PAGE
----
—Huffduffed by skiaec04

  6. One-on-Ones Part 2 | Manager Tools

    Mark and Mike,

    I just started

    Mark and Mike,

    I just started listening to your podcasts this week, and they’ve been very helpful.

    I’ve begun rescheduling my one-on-ones to your format, and I’ll let you know how it goes.

    I’ll also comment on OneNote, as I’ve been using it to document my one on ones for a year now after previously using paper.

    It works well if you use a "Section" for each employee, which mirrors your suggestion of a notebook per employee.

    You can easily convert the tracking form to a "template", and it is pretty convienent.

    I’ve also used it on a tablet pc.

    Having done this for a year using both a tablet and a monitor/keyboard at my desk, I wouldn’t say the OneNote solution offers a lot of improvment over a pen and paper based one.

    If you are using an actual TabletPC, I find the writing surface and ergonomics of it distracting relative to an actual piece of paper.

    And the key here is to be focused on the meeting, not your note taking aparatus.

    With a notebook or a keyboard/monitor, I can take notes effectivly (personally I type way better than I write).

    I’m wondering though, how you feel about using notebook PCs in meetings.

    I have this gut instinct that my employee feels like I have less of his attention if I have a computer in front of me. (off to the side, technically).

    I’m only taking/looking at notes, but perhaps I’d be better off back on pen and paper.

    The only advantages I’ve really seen to OneNote is it saves space for storing notebooks, and I have searched for information a few times and found it.

    —Huffduffed by skiaec04

  7. One-on-Ones Part 1 | Manager Tools

    Mixing Personal and Professional Discussion

    I’ve been listening to Manager Tools for quite some time, but I’m just getting around to listening to some of the classics.

    I just recently began one-on-ones a few weeks ago and I have some mixed feelings about discussing our personal lives at work.

    While I understand that the first 10 miuntes is for the direct, I have reservations about asking too many probing personal questions.

    I’m a big proponent of keeping our business and personal lives separate.

    While some casual small talk ("How was your weekend?") may be appropriate for the workplace and necessary for relationship building, I feel that discussions about our personal lives at work introduces a conflict of interest unless a personal issue outside of work is affecting our ability to perform and must be discussed.

    I understand the big picture of building relationships with directs, but where do we draw the line so that we don’t have an unhealthy mix of personal and professional discussion?

    Perhaps it’s all I’ve ever known; in my six years of work, I have never had a manager ask about my personal life and I think I’d rather have it that way.

    I will let my directs have the floor for the first 10 minutes and allow them to direct the discussion of their personal lives as they feel comfortable, but I don’t plan to pry too much into their personal lives, nor do I feel it is appropriate.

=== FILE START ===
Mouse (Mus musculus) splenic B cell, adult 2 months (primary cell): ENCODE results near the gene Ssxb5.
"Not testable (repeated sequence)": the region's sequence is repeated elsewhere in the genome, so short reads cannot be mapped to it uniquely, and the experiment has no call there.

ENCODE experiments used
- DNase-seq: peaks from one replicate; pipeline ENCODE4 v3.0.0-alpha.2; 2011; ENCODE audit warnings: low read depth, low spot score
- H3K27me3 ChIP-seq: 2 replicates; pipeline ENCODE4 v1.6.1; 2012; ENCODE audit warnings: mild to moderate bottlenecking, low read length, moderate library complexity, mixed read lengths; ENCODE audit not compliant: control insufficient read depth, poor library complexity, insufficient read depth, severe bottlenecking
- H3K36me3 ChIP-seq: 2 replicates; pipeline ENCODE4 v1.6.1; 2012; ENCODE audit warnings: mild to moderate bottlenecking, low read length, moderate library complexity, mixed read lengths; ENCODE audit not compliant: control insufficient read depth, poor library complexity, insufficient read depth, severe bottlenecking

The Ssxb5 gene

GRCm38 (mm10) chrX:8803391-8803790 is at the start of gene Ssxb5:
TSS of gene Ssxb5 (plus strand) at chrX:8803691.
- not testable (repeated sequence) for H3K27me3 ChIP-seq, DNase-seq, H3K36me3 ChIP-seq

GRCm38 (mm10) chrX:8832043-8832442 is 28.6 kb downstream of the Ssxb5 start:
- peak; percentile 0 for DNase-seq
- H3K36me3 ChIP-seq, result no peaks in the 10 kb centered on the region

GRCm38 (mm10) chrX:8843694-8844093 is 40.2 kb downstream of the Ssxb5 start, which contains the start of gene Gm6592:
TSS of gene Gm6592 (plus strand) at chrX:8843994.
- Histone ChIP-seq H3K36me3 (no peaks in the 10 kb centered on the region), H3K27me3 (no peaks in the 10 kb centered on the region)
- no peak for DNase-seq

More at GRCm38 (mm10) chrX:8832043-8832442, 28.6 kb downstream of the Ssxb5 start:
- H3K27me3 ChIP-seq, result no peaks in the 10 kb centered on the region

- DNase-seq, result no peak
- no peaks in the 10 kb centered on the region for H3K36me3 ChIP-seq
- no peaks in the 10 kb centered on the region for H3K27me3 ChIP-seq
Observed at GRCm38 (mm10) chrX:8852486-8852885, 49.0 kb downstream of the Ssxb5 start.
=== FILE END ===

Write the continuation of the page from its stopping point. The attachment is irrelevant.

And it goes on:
Am I misinterpreting the intent?

    I feel that we should stick to business at work as much as possible.

    Am I a cold-hearted manager?

    —Huffduffed by skiaec04

  8. Effective Meetings Starter Model - Part 2 | Manager Tools

    starting on time when you’re not the highest rank?

     I call meetings where my boss and his colleagues (university setting) are attendees, as well as other faculty members, deans, vice-provosts, etc. In this particular meeting, I am the vice-chair, but hierarchically the lowest ranked person in the room. When I call meetings with my project reports, I start on time. Do you have guidance on starting when you don’t out-rank? I feel that starting on time recognizes their busy schedules as well as their expensive time, but sometimes AVPs are running late to a meeting because a previous meeting might not be run according to your guidelines . Suggestions?

    —Huffduffed by skiaec04

  9. Effective Meetings Starter Model - Part 1 | Manager Tools

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    Questions This Guidance Answers: How do I start improving my meetings?

    How do I get my meetings to start on time?

    How do I create a simple agenda?

    This cast describes an even more basic model for effective meetings than in our original guidance.

    We all go to lots of meetings, and most of them are terrible.

    They start late, they don’t have an agenda, they get off track, they waste time.

    They finish late, but you can’t leave early even if you have another meeting.

    Why is it that a meeting leader gets to stare daggers at someone who leaves when the meeting’s supposed to be over, even though she didn’t have a plan, didn’t structure the time, and didn’t cut off the same two people who like to bloviate?

    And yet, even though many professionals beg us to solve their meeting purgatory, when we ask them, many say, I haven’t done the whole effective meetings thing, either.

    We’ve been thinking about why, and asking folks why they haven’t.

    A lot of you have been telling us that there’s too much on the list.

    So, we’ve shortened the list for all those of you who think that our previous prescription was too much to ask.

    But after this, you’re on your own.


      [Play in Popup]

    Extra ContentEffective Meetings Starter Model Shownotes (PDF)

    Effective Meetings Starter Model Slides (PDF)

    Legend:     Manager Tools Personal License    Interviewing Series    First Job Fundamentals

    —Huffduffed by skiaec04

  10. How to Run Your Staff Meeting (Part 2 of 2) | Manager Tools

    Mark, Mike,

    Once again, great stuff.

    Mark, Mike,

    Once again, great stuff.

    Thank you. Keep it coming!


    Should staff meetings and O3s be held on separate days?

    For efficiency I am thinking to run my (soon to be started) staff meeting before my O3s on Thursday afternoon.

    I am sure there are some compelling reasons why I should not do this.

    Downsides I can think of:

    Information overload. Not enough time to prep.

    Upsides I can think of:

    Team does not have to travel twice a week to the office (minimum 30 minutes each way).

    Costs to the business include extra mileage reimbursement and time away from on site support.

    I have 3 directs, 2 who are field/home based.

    We support 20 business units across the UK, predominately within an hour drive of the office/home (M25/M4).

    The field role should be a minimum 60% on-site, and the remainder home-office based answering queries, project work and monthly reporting.

    Suggestions, comments, queries, concerns?



    —Huffduffed by skiaec04